Published On: Wed, Aug 23rd, 2017

Stirring stuff

Our editor Amanda Robinson discovers authentic Italian flavours and new friends at a hands-on cookery course in the Veneto hills…

Total immersion: it’s the best way to learn, right? Speak a second language like a native, pass your driving test, swim like a fish, become a chef… It’s a tried-and-tested route to success. So, how about an intensive, week-long culinary course in the Veneto hills that promises two cookery classes a day, every day, in the company of professional chefs? 

Like many Italia! readers, I adore the food culture in Italy and I also love to cook Italian food at home. I have enjoyed a number of Italian culinary ‘experiences’  (yes, I do have a pasta maker and yes,
I have used it). These have been inspiring, but all-too-brief day courses, or maybe an hour or so with a patient hotel chef. I’d never been on a week-long course before, so this was right up my street – and slightly daunting in equal measure. As an enthusiastic home cook, could I keep up or would I be out of my depth?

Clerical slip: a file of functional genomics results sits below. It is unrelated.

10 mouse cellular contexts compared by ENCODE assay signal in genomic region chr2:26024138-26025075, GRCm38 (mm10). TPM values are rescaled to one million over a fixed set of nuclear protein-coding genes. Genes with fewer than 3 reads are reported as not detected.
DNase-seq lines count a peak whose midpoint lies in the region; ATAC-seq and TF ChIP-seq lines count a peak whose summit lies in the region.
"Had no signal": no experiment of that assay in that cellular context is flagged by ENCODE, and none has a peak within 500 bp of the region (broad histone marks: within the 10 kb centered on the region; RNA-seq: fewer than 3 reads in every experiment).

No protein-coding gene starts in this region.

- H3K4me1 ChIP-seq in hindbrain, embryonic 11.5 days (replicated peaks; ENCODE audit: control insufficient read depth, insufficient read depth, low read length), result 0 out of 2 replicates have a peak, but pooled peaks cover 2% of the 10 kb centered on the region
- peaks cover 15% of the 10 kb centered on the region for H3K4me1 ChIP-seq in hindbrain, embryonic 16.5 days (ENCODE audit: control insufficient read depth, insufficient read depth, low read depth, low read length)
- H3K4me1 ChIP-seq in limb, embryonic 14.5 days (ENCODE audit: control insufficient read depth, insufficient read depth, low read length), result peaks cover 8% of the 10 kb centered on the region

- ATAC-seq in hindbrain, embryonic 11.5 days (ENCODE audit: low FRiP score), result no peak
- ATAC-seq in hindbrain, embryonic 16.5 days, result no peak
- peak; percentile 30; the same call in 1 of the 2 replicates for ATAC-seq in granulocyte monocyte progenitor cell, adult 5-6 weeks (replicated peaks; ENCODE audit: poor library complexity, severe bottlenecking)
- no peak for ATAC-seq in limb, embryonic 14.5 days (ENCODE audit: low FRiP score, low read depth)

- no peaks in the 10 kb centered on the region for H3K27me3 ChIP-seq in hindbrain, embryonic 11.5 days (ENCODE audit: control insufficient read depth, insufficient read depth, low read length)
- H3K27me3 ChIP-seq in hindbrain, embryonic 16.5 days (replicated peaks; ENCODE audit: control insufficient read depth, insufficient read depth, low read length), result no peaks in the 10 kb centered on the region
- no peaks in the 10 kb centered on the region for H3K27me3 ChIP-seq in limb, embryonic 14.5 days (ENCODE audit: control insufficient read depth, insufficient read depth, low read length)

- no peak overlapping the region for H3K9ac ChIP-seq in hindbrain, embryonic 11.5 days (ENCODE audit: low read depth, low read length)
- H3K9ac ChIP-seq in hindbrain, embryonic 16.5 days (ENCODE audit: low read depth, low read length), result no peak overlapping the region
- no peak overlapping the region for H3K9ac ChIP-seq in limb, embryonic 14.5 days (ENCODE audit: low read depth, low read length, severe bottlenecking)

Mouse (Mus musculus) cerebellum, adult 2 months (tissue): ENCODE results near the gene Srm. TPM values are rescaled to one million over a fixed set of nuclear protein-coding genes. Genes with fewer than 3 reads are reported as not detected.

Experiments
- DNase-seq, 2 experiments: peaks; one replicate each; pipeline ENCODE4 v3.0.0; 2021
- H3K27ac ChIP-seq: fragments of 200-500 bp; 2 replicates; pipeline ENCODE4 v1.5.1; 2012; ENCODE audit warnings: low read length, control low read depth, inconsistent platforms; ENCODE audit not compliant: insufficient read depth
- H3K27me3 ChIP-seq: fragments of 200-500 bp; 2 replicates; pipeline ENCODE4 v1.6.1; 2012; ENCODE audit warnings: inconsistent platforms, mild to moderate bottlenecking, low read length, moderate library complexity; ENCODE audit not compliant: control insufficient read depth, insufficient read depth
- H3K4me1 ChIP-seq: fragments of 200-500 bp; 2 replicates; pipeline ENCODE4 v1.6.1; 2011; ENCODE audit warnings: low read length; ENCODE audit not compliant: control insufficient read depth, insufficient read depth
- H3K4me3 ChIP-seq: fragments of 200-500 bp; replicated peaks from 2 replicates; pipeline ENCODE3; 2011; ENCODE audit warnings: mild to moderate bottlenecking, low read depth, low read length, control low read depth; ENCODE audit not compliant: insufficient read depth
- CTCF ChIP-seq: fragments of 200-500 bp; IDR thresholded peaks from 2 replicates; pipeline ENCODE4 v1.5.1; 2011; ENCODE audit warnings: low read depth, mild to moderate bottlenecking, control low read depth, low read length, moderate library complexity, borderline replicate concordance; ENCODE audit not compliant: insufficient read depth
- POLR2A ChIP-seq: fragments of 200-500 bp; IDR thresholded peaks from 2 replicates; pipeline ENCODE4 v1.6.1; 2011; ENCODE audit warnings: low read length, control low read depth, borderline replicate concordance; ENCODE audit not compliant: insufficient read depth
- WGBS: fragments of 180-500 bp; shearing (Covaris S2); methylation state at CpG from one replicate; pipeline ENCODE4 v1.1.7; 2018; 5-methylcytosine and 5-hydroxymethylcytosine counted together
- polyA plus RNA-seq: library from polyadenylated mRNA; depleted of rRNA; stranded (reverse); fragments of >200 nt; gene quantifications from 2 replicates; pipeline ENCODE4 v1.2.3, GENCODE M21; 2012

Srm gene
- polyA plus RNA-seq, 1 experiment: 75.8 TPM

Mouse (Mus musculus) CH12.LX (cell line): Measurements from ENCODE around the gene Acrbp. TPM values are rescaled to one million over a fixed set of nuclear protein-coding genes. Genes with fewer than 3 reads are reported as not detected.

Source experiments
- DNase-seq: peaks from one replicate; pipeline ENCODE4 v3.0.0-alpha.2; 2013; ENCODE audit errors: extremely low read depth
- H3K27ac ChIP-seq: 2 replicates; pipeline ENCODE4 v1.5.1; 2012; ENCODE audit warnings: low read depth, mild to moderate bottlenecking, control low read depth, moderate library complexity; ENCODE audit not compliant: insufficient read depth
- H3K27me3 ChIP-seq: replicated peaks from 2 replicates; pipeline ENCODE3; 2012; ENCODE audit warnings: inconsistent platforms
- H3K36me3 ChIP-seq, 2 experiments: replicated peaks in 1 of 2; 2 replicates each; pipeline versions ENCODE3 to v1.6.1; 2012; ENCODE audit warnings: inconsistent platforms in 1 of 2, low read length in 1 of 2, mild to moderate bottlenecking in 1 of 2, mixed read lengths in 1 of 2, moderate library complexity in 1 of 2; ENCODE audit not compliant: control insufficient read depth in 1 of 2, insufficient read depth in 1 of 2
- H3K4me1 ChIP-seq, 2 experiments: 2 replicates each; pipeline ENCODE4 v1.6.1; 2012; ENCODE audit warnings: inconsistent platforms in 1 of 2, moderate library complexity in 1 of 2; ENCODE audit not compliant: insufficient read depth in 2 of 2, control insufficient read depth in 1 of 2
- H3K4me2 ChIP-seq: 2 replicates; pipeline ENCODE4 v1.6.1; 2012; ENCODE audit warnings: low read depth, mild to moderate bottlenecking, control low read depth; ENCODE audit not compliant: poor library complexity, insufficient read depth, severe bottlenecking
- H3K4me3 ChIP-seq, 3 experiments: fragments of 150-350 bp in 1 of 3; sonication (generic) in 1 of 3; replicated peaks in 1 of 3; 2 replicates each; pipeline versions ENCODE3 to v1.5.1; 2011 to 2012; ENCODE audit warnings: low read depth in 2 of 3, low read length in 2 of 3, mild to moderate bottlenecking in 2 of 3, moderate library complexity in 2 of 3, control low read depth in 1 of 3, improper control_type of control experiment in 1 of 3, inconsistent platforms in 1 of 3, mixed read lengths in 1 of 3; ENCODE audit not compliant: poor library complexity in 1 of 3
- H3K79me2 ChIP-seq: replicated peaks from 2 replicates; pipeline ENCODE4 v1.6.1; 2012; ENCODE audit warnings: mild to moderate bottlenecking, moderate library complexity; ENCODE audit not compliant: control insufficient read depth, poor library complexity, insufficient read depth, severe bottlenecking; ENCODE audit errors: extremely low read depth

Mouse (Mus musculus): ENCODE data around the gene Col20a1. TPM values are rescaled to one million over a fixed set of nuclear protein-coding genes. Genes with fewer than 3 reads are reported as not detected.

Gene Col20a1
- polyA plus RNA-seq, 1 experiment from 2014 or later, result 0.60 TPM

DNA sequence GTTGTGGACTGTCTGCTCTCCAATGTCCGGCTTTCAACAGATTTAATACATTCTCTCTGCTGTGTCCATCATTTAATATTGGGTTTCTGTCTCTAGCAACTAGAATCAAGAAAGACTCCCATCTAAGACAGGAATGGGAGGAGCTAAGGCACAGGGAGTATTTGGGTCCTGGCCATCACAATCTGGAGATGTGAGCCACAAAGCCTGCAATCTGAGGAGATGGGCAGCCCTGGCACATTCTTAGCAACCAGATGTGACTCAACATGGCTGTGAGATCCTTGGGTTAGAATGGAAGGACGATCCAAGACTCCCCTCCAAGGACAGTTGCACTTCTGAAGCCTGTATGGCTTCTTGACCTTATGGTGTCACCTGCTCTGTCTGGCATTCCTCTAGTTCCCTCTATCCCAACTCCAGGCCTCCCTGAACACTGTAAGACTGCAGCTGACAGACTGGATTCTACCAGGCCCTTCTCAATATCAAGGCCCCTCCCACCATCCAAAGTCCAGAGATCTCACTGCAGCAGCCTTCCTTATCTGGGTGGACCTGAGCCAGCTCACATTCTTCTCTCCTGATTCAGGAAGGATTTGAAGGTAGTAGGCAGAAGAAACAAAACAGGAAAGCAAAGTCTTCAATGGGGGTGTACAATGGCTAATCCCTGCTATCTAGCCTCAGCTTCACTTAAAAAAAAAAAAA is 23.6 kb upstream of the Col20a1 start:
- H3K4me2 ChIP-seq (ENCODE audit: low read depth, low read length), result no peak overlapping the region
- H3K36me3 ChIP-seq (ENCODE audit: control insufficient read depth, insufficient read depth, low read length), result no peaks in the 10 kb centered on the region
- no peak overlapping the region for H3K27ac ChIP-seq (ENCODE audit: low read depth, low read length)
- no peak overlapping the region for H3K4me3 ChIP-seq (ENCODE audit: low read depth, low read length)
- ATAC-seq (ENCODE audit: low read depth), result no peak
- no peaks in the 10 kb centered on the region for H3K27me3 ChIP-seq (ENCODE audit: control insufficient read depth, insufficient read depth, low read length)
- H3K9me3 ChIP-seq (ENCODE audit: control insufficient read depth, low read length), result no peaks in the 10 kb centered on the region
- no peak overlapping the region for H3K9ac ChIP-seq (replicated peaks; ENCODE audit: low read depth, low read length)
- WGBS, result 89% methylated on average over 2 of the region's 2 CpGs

A gourmet experience

Well, in the time it took me to knot the ties on my crisp new apron, doubt was cast aside. Stirred Travel run these weeks throughout the year at Villa Casagrande, the elegant Renaissance home of Conti Brandolini d’Adda in the tiny Veneto town of Cison di Valmarino.

Lovely Sarah Roberts and her co-founder Patrick Obert have years of experience in organising gourmet holidays, and it shows. The week-long courses combine the laid-back ambiance of a sojourn in, let’s face it, a rather spectacular palazzo, and the practical focus of hands-on cookery classes with professional chefs like Sophie Braimbridge (River Café, Chez Panisse) and Jake Simpson (Bocca di Lupo). During our stay, award-winning food writer Rachel Roddy (that Roman batter…) and the unstoppable Jeremy Lee from Quo Vadis in Soho came to share their expertise with us too.